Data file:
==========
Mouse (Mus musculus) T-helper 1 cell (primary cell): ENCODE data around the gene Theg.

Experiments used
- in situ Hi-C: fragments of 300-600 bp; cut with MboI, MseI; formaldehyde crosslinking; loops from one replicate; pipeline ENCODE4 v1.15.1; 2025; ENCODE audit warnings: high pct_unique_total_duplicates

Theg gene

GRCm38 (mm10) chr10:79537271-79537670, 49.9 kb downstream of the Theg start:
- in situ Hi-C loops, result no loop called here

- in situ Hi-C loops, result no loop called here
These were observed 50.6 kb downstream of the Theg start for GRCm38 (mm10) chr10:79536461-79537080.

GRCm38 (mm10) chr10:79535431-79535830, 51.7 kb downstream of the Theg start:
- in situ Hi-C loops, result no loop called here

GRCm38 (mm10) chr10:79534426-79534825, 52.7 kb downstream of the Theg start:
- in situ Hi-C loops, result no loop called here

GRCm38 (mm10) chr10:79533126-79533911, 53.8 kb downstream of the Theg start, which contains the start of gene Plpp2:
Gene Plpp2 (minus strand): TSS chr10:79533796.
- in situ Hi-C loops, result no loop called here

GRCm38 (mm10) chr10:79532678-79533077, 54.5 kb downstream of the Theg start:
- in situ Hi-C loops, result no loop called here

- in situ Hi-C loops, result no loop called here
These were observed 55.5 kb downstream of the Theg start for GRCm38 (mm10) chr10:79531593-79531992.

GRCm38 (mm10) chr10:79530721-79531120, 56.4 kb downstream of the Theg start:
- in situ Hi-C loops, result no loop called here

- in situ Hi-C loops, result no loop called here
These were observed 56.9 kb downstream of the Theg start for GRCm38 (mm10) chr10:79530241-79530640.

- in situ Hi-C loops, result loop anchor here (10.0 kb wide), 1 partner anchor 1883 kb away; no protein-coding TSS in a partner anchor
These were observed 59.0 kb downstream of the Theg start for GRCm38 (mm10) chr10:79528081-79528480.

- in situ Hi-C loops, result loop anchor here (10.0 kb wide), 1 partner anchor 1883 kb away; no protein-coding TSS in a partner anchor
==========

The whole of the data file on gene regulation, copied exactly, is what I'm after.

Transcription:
Mouse (Mus musculus) T-helper 1 cell (primary cell): ENCODE data around the gene Theg.

Experiments used
- in situ Hi-C: fragments of 300-600 bp; cut with MboI, MseI; formaldehyde crosslinking; loops from one replicate; pipeline ENCODE4 v1.15.1; 2025; ENCODE audit warnings: high pct_unique_total_duplicates

Theg gene

GRCm38 (mm10) chr10:79537271-79537670, 49.9 kb downstream of the Theg start:
- in situ Hi-C loops, result no loop called here

- in situ Hi-C loops, result no loop called here
These were observed 50.6 kb downstream of the Theg start for GRCm38 (mm10) chr10:79536461-79537080.

GRCm38 (mm10) chr10:79535431-79535830, 51.7 kb downstream of the Theg start:
- in situ Hi-C loops, result no loop called here

GRCm38 (mm10) chr10:79534426-79534825, 52.7 kb downstream of the Theg start:
- in situ Hi-C loops, result no loop called here

GRCm38 (mm10) chr10:79533126-79533911, 53.8 kb downstream of the Theg start, which contains the start of gene Plpp2:
Gene Plpp2 (minus strand): TSS chr10:79533796.
- in situ Hi-C loops, result no loop called here

GRCm38 (mm10) chr10:79532678-79533077, 54.5 kb downstream of the Theg start:
- in situ Hi-C loops, result no loop called here

- in situ Hi-C loops, result no loop called here
These were observed 55.5 kb downstream of the Theg start for GRCm38 (mm10) chr10:79531593-79531992.

GRCm38 (mm10) chr10:79530721-79531120, 56.4 kb downstream of the Theg start:
- in situ Hi-C loops, result no loop called here

- in situ Hi-C loops, result no loop called here
These were observed 56.9 kb downstream of the Theg start for GRCm38 (mm10) chr10:79530241-79530640.

- in situ Hi-C loops, result loop anchor here (10.0 kb wide), 1 partner anchor 1883 kb away; no protein-coding TSS in a partner anchor
These were observed 59.0 kb downstream of the Theg start for GRCm38 (mm10) chr10:79528081-79528480.

- in situ Hi-C loops, result loop anchor here (10.0 kb wide), 1 partner anchor 1883 kb away; no protein-coding TSS in a partner anchor